# MRI Physics: Phase Contrast MR Angiography

This phase contrast MRA simulation will give you a sense of how phase contrast MRA works and how changing parameters will affect the image. For details about how Phase Contrast MRA works, see below. (Note that this simulation is a sort of rough estimate, it does not perform exactly like the MR machine.)

Aortic Velocity: 100 cm/s

 Venc: 300 cm/s 200 cm/s 100 cm/s 60 cm/s 10 cm/s

Measured Velocity: cm/s

# How Phase Contrast Works

You may want to take some time to review Flow-Related Phenomena in MRI first, especially flow-related dephasing.

Phase-contrast MRA is an example of a non-contrast MRA technique. Remember that regular MRI uses both frequency shifts and phase shifts to record the position of protons within the slice. While frequency shifts depend on an actively applied gradient, phase shifts are 'remembered' by protons (until they dephase completely). Thus, if we can somehow 'program' protons to remember their phase related to how fast they were moving, we can read that out later to determine the velocity.

Most commonly in clinical use, we employ phase contrast MRA in a 'through-plane' technique, i.e. to measure the speed of blood flowing perpendicular to the imaging plane, and that's what we'll discuss here.

If we set up a gradient perpendicular to our plane, protons that flow into the plane from either direction will have experienced different amounts of phase shifts. Depending on how far they've traveled (really, how far they were away initially), their phase shifts will be different. Once they have arrived in the imaging plane, we can read out those phase shifts to figure out how far they went - and thus how fast they were going.

This extra phase-encoding gradient will also cause phase shifts in the non-moving parts in our slice. By using a 'biphasic' (balanced) gradient, we can 'wind' and then 'unwind' the phase. Protons that haven't moved outside of the slice will end up with a net zero phase shift - but protons that are now in a different position will experience different strengths of phase shifts forward and backwards. They will end up with a net phase shift, again proportional to how far they've traveled. The image below illustrates what happens to flowing and stationary protons, with φ representing phase.

For a more detailed explanation, see Flow-Related Dephasing.

Unfortunately, magnetic field inhomogeneities will still cause some artifacts and phase shifts for non-moving protons. Thus, phase contrast MRA uses two separate runs, one with zero phase shift and one with a positive phase shift, and then subtracts the phases from the two runs to cancel out those effects.

# Aliasing

Because we are making use of phase shifts to record velocities, we are limited by the periodicity of the sine function. As you may recall, the sine function repeats itself every 2*π radians or 360 degrees. Thus, 10 degrees and 370 degrees look the same:

Plots of sine functions. Separation along the y-axis is done to show curves that would otherwise overlap.

By selecting the strength of the gradient field, we change the amount of phase shift protons experience for a given velocity. With phase-contrast MRA, we are looking at both positive and negative velocities (i.e. velocities going up through the plane or down through the plane). Our 360 degrees are therefore split into two 180-degree chunks. The velocity that corresponds to a 180 degree phase shift is known as Venc (max velocity encoded). This is the maximum velocity the MR machine and Fourier transform can understand. Beyond that, our phase shifts are greater than 180 degrees, and the Fourier transform can't figure out if they're positive or negative. In other words, is a shift of 190 degrees +190 degrees or -170 degrees?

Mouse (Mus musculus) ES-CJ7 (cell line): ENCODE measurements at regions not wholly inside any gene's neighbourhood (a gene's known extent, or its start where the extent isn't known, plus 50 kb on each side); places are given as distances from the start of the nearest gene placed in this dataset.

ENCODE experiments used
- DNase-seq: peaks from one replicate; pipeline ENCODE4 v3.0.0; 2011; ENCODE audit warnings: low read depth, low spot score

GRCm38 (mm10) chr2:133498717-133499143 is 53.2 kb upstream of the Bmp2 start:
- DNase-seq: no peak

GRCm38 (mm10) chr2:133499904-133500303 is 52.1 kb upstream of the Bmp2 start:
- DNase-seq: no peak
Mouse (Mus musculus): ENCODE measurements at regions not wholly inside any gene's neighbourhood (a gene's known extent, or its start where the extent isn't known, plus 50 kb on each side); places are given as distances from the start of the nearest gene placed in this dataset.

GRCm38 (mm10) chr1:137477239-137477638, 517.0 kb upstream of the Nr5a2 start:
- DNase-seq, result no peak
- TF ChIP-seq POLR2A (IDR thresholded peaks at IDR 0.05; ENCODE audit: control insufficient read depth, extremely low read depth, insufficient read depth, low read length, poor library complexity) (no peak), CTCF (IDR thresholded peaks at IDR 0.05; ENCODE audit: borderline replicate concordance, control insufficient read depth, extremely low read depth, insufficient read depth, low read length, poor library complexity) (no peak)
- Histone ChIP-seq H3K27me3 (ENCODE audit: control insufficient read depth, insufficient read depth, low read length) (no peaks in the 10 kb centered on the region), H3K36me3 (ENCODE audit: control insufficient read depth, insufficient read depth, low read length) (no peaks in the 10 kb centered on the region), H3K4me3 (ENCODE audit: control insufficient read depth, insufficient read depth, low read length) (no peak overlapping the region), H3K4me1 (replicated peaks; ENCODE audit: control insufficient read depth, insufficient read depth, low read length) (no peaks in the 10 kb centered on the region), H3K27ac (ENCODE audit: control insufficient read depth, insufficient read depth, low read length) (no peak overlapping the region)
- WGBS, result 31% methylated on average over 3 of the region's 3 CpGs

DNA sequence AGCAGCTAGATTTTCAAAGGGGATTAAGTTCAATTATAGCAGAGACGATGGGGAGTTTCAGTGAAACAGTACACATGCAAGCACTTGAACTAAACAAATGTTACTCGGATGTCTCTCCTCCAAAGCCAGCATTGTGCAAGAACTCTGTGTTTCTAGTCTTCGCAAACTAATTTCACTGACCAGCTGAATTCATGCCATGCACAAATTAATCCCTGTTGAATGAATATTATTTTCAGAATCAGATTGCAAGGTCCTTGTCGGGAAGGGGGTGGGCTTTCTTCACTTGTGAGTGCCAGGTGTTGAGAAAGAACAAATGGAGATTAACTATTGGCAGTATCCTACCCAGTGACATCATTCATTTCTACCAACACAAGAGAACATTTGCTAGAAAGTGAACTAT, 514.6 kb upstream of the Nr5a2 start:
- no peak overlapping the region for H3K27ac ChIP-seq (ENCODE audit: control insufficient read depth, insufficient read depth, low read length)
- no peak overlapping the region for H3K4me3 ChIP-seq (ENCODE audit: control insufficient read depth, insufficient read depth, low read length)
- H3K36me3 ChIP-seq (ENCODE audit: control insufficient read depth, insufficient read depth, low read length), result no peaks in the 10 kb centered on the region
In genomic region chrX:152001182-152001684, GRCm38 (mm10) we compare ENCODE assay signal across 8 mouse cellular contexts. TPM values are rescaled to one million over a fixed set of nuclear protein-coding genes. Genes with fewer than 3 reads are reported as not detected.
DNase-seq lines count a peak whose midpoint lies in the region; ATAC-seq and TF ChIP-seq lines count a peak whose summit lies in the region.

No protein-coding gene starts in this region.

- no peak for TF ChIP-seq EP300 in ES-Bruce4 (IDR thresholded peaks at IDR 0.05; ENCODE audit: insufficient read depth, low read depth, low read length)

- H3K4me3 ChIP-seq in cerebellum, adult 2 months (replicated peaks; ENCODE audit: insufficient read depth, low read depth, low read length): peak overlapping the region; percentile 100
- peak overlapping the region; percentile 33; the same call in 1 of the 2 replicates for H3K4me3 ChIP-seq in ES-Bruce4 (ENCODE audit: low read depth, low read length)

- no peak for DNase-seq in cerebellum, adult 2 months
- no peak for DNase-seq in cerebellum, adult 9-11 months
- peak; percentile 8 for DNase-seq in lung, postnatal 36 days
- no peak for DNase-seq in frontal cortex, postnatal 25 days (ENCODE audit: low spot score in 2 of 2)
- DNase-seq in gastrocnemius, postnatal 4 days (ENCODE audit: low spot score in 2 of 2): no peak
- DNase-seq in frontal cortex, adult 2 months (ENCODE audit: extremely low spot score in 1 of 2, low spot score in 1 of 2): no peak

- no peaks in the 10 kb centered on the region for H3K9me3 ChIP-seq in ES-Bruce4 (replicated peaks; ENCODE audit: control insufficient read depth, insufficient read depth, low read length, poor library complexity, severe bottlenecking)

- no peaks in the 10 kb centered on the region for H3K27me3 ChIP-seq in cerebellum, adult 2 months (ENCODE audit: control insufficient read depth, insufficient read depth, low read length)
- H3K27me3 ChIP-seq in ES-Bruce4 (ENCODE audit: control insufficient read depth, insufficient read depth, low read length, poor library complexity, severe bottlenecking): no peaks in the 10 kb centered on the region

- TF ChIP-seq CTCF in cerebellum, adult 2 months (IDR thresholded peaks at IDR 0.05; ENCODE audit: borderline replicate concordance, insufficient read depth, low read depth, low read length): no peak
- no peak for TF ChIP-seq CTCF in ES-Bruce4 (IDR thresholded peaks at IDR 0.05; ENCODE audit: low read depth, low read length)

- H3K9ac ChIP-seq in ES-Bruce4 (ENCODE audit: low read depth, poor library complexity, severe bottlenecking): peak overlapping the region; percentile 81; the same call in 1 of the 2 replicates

Plots of sine functions. Separation along the y-axis is done to show curves that would otherwise overlap.

This phenomenon is referred to as aliasing, and in order to avoid it we need to set our Venc to higher than the maximum velocity in the vessel. Note that you should not set the Venc too high because the measurement error (standard deviation) is proportional to Venc. Note that the exact same phenomenon of aliasing also occurs in pulsed-wave Doppler ultrasound.

The magnitude image is usually created from the zero-shift sequence, and you can use it for anatomic localization. It is referred to as magnitude because it does not include the added phase shifts.

Some things to note in the simulation:

• The phase shift induced in moving protons causes them to be shifted in the phase-encoding direction, here the AP dimension. This is shown in the simulated middle image.
• Areas where there is no motion and little signal, like the lungs, show a lot of noise in the phase image. This is because the noise is much larger than the minimal signal, so the scanner perceives random phase shifts.
• When the Venc >> maximal velocity, there is no aliasing and the velocity measurements are pretty accurate. With Venc ~= maximal velocity, some pixels alias, so there's a little inaccuracy. When Venc < maximal velocity, there is a lot of aliasing, and the ROI can record a 0 net velocity because of mixed aliased and non-aliased pixels (remember the velocity is not uniform in the vessel). When Venc << maximal velocity, all of the pixels are aliased, and so the returned velocity is negative (opposite direction).

References

1. Pelc NJ, et al. "Encoding strategies for three-direction phase-contrast MR imaging of flow." J Magn Reson Imaging. 1991 Jul-Aug;1(4):405-13.
2. Hashemi, R. H., Bradley, W. G. & Lisanti, C. J. MRI: the basics. (Lippincott Williams & Wilkins, 2010).